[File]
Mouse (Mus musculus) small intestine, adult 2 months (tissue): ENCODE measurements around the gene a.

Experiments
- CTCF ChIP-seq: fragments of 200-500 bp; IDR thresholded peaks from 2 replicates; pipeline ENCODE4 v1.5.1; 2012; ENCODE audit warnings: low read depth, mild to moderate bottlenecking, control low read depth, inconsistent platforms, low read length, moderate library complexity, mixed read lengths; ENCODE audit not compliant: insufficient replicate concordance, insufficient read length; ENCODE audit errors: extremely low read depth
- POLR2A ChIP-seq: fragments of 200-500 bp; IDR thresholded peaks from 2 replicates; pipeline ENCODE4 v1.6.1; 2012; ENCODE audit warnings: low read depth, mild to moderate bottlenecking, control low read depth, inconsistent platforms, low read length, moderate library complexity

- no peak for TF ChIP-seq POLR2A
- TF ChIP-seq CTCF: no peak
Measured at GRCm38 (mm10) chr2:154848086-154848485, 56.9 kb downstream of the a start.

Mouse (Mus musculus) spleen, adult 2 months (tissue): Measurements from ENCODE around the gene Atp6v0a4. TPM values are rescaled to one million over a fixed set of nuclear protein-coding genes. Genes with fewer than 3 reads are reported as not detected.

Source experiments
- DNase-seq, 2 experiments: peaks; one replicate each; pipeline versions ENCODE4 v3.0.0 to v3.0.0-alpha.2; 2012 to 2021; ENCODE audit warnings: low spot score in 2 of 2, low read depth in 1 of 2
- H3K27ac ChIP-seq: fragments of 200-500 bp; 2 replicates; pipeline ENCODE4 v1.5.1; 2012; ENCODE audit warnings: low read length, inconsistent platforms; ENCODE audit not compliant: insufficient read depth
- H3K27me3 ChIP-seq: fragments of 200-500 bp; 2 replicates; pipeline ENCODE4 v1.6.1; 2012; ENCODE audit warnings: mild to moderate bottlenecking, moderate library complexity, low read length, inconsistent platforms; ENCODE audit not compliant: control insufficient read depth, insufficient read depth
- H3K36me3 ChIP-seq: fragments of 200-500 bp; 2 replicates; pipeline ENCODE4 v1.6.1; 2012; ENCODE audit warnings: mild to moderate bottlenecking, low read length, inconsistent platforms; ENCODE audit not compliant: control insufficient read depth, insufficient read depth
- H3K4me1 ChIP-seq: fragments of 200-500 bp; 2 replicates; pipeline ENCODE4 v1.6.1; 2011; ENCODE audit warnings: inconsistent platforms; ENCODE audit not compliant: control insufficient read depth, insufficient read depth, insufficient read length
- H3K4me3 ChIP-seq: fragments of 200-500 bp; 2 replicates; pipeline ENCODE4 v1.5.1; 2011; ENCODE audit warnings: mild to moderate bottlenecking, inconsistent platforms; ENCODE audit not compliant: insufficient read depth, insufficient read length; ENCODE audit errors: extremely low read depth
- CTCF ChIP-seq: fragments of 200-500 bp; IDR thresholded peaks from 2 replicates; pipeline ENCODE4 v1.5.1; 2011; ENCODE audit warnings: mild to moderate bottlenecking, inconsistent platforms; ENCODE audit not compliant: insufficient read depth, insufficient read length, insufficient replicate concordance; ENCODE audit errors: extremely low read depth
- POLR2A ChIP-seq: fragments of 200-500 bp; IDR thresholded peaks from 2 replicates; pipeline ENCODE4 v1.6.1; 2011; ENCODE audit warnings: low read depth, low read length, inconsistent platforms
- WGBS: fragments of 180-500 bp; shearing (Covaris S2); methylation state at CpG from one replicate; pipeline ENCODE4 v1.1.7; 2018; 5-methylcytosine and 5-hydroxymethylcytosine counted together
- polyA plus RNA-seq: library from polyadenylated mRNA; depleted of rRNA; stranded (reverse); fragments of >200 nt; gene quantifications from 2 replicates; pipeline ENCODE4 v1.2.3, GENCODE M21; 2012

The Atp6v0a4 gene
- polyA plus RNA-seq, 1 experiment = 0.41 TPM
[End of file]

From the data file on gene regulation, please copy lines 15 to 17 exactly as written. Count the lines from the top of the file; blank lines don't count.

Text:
- H3K4me3 ChIP-seq: fragments of 200-500 bp; 2 replicates; pipeline ENCODE4 v1.5.1; 2011; ENCODE audit warnings: mild to moderate bottlenecking, inconsistent platforms; ENCODE audit not compliant: insufficient read depth, insufficient read length; ENCODE audit errors: extremely low read depth
- CTCF ChIP-seq: fragments of 200-500 bp; IDR thresholded peaks from 2 replicates; pipeline ENCODE4 v1.5.1; 2011; ENCODE audit warnings: mild to moderate bottlenecking, inconsistent platforms; ENCODE audit not compliant: insufficient read depth, insufficient read length, insufficient replicate concordance; ENCODE audit errors: extremely low read depth
- POLR2A ChIP-seq: fragments of 200-500 bp; IDR thresholded peaks from 2 replicates; pipeline ENCODE4 v1.6.1; 2011; ENCODE audit warnings: low read depth, low read length, inconsistent platforms